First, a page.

If you’ve ever watched a TV show or commercial, or seen a movie, or streamed a video online, you’ve probably noticed the amount of music used across these formats.
Well, the use of this music has a cost, and the revenue earned from the payments made for the rights to use music in this way is called a Sync Royalty.
Short for “synchronization,” sync rights are tied to the reproduction of a song when coordinated with advertisements, television, film, or another system.
For example, Royalty Exchange recently sold the royalty income and master recording copyright for the song “Love.” Several brands and advertising agencies regularly request to license this song for various uses.
- It’s appeared in such movies as “She’s the Man,” “Something’s Gotta Give,” “Wedding Crashers,” “Hotel for Dogs,” and others.
- Nissan used it in commercials promoting the Nissan Leaf vehicle in 2014, and paid $200,000 to use the song in regional dealership ads.
- Microsoft paid $125,000 to use the song to promote Bing in France, Germany, Spain and Puerto Rico.
- Cadillac paid $50,000 to feature the song in an ad for its navigation system in 2011.
- Sandals paid $60,000 to use the song in a 2010/2011 ad campaign.
Sync licenses are very interesting for several reasons. First, both the songwriter and recording artist get paid, and on a more level playing field. Second, they are less dependent on popular trends or radio airplay, as the music is not purchased for fans to enjoy and stream, but to create a mood. Third, the amount paid for the license is determined either through a negotiated contract (rather than a regulated system as with Internet radio), or through more recent innovations in online licensing.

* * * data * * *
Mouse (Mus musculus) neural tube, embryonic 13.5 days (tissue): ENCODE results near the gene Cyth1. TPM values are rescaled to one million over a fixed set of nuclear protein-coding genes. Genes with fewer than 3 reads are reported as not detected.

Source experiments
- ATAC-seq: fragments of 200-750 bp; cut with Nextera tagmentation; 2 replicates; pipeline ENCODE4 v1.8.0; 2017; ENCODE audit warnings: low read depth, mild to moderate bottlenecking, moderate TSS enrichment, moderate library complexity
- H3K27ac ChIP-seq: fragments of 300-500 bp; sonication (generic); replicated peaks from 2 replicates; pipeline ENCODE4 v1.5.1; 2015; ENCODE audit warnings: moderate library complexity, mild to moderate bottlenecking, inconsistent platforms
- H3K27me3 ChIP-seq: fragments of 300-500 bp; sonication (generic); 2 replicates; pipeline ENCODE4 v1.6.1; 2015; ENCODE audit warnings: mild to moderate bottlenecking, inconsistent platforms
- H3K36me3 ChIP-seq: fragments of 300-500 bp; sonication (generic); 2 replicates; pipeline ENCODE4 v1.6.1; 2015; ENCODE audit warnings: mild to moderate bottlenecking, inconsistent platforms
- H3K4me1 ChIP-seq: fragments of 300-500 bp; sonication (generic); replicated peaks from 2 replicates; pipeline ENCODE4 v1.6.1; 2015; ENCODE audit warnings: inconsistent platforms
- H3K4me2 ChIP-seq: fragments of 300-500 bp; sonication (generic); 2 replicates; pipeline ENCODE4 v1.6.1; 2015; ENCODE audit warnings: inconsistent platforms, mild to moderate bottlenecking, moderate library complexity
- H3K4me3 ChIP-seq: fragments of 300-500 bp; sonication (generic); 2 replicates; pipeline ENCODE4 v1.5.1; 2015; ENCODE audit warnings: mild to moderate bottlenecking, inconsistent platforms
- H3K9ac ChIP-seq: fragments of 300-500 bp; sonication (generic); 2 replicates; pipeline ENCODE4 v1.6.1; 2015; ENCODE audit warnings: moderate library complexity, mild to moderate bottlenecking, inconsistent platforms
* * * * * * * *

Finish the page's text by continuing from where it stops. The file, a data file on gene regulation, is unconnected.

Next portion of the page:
And according to the UK music industry association BPI, revenue from sync licensing for TV, films, video games, and other formats increased 13.5% year over year in 2016.
Sync royalties are one of the few music revenue streams that reward the songwriter and recording artist equally. Streaming services pay recording artists and labels six times or more what they pay songwriters and publishers. But the payouts for sync license is split 50/50 between the two camps.
What’s more, sync licensing benefits smaller artists often overlooked by mainstream fans on streaming music services or radio. Those platforms focus on the hits of today (and yesterday) because they’re focused on traffic volume and engagement.
But the brands and producers seeking sync licenses are not concerned whether the artists behind the track has 100 fans or 1 million. Their only concern is whether the song works for the spot. A song that today’s young music fan may never choose to stream might be the perfect backdrop to a scene in a movie or create the mood needed for an online video.
While some mainstream acts are hesitant to license their music in this way for fear of being branded a “sellout,” up-and-coming artists are happy to collect the sync revenue to make up for falling music sales (not to mention the fact that a prominent placement can prove as big a break as national airtime on radio or a featured video on MTV).